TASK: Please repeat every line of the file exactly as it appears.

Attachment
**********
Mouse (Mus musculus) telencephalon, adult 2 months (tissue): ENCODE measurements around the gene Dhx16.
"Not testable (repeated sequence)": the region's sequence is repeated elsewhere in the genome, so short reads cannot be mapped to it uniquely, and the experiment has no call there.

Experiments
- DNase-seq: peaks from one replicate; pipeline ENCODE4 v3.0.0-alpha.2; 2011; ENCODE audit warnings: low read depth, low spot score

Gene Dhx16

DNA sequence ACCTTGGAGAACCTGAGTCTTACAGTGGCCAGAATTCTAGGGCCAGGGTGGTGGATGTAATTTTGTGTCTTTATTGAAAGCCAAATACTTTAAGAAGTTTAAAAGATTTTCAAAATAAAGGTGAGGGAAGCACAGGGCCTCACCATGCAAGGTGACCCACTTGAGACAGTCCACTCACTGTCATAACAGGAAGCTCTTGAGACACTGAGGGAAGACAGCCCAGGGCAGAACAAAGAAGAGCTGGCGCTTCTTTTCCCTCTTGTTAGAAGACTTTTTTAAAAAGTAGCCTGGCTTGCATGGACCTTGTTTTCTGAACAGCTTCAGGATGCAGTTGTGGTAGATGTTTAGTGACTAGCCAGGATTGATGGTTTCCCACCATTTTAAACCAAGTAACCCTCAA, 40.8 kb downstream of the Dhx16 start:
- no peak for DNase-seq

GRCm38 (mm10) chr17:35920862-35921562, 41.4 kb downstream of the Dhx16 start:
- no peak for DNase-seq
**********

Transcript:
Mouse (Mus musculus) telencephalon, adult 2 months (tissue): ENCODE measurements around the gene Dhx16.
"Not testable (repeated sequence)": the region's sequence is repeated elsewhere in the genome, so short reads cannot be mapped to it uniquely, and the experiment has no call there.

Experiments
- DNase-seq: peaks from one replicate; pipeline ENCODE4 v3.0.0-alpha.2; 2011; ENCODE audit warnings: low read depth, low spot score

Gene Dhx16

DNA sequence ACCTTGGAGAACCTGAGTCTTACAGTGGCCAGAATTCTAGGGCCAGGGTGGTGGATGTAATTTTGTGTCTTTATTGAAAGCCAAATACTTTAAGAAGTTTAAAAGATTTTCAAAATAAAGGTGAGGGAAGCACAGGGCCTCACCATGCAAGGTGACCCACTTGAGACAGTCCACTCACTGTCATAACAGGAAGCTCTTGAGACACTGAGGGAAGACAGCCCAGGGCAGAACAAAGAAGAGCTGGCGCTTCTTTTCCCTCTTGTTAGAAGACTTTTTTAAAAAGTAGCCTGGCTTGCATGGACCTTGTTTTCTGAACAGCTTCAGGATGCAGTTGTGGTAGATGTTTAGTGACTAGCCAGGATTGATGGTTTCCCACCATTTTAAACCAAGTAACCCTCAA, 40.8 kb downstream of the Dhx16 start:
- no peak for DNase-seq

GRCm38 (mm10) chr17:35920862-35921562, 41.4 kb downstream of the Dhx16 start:
- no peak for DNase-seq